3 Hidden Places Mold Spores Can Thrive In Your Home

A typical individual mold spore is as small as 3 microns. By comparison, a human hair is over 100 microns wide. Mold is ubiquitous in nature and dormant mold spores pervade the environment, both outdoors and indoors. Once specific conditions of moisture, temperature and food supply are met, dormant spores can quickly become active and start to multiply. Live reproductive spores are released into indoor air, spreading contamination. Inhaling these living spores is a known cause of allergic reactions and even chronic illness in certain individuals.  

Here are three hidden locations where conditions are favorable for mold growth inside your house:

Down in the Basement

Damp basements are common due to lack of ventilation. Persistent dampness provides moisture for growing mold. Also, since household plumbing is often routed through the basement, small leaks and condensation on pipes contribute to the dampness. Mold dislikes natural sunlight and grows best in cool temperatures, so a darkened basement is a preferred location. The pungent musty odor often associated with basements is usually a giveaway that mold is growing there.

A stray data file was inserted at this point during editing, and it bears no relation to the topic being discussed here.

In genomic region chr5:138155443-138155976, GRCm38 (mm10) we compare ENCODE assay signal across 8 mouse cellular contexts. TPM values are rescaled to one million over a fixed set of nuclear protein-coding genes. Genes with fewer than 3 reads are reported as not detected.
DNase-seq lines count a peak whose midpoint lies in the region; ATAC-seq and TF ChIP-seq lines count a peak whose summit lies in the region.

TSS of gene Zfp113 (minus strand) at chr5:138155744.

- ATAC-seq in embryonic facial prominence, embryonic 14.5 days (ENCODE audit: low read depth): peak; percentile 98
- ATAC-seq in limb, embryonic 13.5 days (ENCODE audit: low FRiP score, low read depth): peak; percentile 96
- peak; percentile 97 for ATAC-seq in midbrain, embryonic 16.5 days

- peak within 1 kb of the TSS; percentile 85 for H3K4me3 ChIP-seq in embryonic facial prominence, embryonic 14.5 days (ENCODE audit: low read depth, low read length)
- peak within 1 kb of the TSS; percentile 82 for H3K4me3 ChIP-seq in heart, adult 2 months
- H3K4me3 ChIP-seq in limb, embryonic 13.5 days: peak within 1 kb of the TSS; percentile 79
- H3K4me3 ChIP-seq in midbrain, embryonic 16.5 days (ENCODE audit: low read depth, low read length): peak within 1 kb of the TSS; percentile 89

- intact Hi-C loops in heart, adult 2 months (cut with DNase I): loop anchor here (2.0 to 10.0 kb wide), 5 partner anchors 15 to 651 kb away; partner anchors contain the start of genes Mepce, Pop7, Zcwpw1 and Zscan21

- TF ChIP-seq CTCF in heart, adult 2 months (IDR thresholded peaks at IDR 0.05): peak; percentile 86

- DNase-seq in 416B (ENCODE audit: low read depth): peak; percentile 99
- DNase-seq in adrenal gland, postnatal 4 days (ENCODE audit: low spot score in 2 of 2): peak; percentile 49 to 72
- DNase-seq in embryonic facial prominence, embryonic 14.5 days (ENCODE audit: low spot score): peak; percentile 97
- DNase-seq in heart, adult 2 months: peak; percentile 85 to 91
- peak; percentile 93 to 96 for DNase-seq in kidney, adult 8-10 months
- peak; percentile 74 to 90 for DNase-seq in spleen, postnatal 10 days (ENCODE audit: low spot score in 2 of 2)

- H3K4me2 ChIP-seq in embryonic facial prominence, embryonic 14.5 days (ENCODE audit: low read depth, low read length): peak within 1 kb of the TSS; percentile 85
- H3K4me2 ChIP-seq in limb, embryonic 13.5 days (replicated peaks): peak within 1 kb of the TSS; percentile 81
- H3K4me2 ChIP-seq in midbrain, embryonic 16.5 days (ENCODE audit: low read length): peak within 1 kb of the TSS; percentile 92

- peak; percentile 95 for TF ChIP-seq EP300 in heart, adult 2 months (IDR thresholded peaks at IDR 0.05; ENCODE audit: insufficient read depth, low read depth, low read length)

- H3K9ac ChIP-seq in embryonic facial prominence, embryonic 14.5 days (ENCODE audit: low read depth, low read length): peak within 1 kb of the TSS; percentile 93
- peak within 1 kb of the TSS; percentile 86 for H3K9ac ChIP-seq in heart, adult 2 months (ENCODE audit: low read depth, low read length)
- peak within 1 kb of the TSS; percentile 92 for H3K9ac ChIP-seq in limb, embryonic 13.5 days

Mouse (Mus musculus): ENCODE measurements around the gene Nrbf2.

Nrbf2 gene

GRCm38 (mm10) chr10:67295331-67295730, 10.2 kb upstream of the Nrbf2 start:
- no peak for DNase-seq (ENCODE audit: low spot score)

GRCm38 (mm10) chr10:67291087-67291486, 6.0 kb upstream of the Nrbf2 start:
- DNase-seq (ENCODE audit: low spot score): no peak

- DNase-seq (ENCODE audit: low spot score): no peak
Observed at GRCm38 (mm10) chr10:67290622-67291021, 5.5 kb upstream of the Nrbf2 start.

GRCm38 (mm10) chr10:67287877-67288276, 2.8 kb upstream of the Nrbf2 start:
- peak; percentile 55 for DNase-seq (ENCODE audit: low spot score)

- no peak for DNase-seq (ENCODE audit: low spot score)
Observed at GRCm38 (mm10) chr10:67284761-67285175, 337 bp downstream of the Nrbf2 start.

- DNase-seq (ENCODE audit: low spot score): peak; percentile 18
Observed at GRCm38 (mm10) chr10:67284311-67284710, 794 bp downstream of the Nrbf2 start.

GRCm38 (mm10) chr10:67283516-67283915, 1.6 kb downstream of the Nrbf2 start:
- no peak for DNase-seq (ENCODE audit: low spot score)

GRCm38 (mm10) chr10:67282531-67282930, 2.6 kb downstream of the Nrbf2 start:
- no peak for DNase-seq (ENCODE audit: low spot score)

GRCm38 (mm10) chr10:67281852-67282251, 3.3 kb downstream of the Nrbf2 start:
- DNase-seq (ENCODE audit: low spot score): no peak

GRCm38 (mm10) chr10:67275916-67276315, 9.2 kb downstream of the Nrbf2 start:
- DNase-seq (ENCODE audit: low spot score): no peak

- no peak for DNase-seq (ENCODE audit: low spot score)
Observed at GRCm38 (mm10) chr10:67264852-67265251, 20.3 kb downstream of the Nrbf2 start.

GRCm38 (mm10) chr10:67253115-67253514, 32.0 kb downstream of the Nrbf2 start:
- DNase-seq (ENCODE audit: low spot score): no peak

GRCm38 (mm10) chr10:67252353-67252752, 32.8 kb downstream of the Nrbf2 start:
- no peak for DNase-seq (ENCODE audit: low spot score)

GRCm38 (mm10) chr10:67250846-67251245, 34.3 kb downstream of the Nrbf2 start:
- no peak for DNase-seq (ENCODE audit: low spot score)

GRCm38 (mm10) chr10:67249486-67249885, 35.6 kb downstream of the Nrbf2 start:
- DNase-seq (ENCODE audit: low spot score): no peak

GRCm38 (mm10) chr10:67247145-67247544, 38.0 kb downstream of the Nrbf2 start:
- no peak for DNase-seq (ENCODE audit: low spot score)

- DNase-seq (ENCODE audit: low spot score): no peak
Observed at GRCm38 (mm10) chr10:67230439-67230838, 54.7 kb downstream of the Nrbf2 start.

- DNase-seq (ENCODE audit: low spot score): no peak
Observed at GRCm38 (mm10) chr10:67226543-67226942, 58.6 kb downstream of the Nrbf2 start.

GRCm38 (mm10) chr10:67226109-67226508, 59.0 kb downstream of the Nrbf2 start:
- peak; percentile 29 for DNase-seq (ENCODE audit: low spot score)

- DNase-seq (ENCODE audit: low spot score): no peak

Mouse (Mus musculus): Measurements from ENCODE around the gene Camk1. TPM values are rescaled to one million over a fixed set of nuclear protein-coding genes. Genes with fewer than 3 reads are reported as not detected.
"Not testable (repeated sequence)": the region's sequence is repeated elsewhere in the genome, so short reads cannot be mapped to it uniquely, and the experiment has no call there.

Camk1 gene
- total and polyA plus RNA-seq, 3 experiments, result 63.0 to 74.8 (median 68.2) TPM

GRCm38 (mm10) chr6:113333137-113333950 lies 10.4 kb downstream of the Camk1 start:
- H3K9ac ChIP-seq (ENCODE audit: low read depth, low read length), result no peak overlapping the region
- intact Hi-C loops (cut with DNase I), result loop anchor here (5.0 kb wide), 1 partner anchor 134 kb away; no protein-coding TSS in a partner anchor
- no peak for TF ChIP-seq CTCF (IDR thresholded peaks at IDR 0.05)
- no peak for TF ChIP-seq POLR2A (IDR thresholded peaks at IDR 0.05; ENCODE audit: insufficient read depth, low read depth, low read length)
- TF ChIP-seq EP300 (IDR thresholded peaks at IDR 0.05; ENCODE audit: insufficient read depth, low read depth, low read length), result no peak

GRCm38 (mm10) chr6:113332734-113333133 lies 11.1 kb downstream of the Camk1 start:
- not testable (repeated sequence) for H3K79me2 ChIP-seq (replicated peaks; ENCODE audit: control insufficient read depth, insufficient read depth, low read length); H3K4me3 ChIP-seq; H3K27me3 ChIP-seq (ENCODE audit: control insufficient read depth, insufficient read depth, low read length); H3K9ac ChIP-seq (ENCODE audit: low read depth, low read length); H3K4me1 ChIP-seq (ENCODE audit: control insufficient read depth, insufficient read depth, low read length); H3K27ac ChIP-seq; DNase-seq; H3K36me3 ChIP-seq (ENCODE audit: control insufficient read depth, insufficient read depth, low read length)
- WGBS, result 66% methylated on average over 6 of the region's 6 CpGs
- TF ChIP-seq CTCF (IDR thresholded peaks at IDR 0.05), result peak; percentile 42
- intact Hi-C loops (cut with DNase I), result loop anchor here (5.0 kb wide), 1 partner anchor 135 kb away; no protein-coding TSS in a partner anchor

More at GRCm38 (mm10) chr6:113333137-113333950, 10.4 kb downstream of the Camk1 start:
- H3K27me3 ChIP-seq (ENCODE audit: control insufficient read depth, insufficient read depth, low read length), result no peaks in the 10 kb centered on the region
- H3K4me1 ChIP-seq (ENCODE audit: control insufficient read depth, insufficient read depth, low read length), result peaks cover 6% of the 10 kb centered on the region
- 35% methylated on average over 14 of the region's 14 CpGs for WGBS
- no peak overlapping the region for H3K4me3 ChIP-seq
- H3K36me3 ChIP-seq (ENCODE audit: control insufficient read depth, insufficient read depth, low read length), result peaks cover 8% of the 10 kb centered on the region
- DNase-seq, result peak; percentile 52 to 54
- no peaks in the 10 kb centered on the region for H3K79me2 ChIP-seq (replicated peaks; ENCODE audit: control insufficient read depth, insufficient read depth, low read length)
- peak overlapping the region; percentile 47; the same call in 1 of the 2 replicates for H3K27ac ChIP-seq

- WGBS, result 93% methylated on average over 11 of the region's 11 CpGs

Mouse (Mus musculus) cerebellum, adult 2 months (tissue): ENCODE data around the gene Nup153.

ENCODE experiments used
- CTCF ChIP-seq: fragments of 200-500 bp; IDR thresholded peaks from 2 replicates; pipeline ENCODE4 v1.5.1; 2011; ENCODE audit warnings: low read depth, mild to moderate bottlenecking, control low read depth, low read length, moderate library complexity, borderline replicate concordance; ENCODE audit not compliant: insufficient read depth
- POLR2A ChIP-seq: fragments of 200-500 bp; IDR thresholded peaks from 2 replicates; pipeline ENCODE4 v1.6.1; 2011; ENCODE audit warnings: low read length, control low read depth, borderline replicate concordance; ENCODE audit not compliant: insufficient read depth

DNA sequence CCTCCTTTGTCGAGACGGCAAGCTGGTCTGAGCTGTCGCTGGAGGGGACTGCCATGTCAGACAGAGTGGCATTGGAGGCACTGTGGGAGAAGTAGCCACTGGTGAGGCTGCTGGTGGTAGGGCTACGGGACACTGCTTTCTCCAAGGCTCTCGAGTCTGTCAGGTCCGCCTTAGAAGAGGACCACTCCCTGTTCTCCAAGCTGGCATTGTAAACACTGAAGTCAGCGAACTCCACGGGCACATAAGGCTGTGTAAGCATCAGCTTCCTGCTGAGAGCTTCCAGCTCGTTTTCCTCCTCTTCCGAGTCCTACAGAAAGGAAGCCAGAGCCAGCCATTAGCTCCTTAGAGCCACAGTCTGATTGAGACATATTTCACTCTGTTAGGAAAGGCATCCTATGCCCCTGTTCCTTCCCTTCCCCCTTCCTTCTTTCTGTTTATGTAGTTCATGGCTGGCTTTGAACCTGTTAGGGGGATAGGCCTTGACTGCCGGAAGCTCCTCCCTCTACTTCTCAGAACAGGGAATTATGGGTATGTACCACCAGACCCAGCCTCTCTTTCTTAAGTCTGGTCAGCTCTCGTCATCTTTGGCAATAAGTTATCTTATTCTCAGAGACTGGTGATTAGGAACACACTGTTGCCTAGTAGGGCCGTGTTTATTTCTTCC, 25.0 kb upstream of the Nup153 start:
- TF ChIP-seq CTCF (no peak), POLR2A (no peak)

Up in the Attic

Mold spores lying dormant in a dark attic are waiting to be activated by contact with water. In enclosed attics, humidity often accumulates to high levels, providing sufficient water vapor to activate dormant spores. These spores grow well in porous material such as beds of insulation.  Minor roof leaks which may not be evident in living spaces below are another water source in the attic. Insulation material itself doesn’t provide mold food. However, the dust that accumulates within insulation fibers often contains nourishment and the paper backing attached to roll-out insulation batts provides cellulose, as well.

Inside the HVAC System

The condensate drip pan beneath the indoor air handler diverts condensation from the A/C evaporator coil into a household drain. If the pan drains sluggishly due to a clog, however, the continuous presence of warm stagnant water in the pan provides a perfect environment for mold. Spores pulled through the system airflow infect the water. Active mold growth may thrive in the drip pan and/or the system evaporator coil above.

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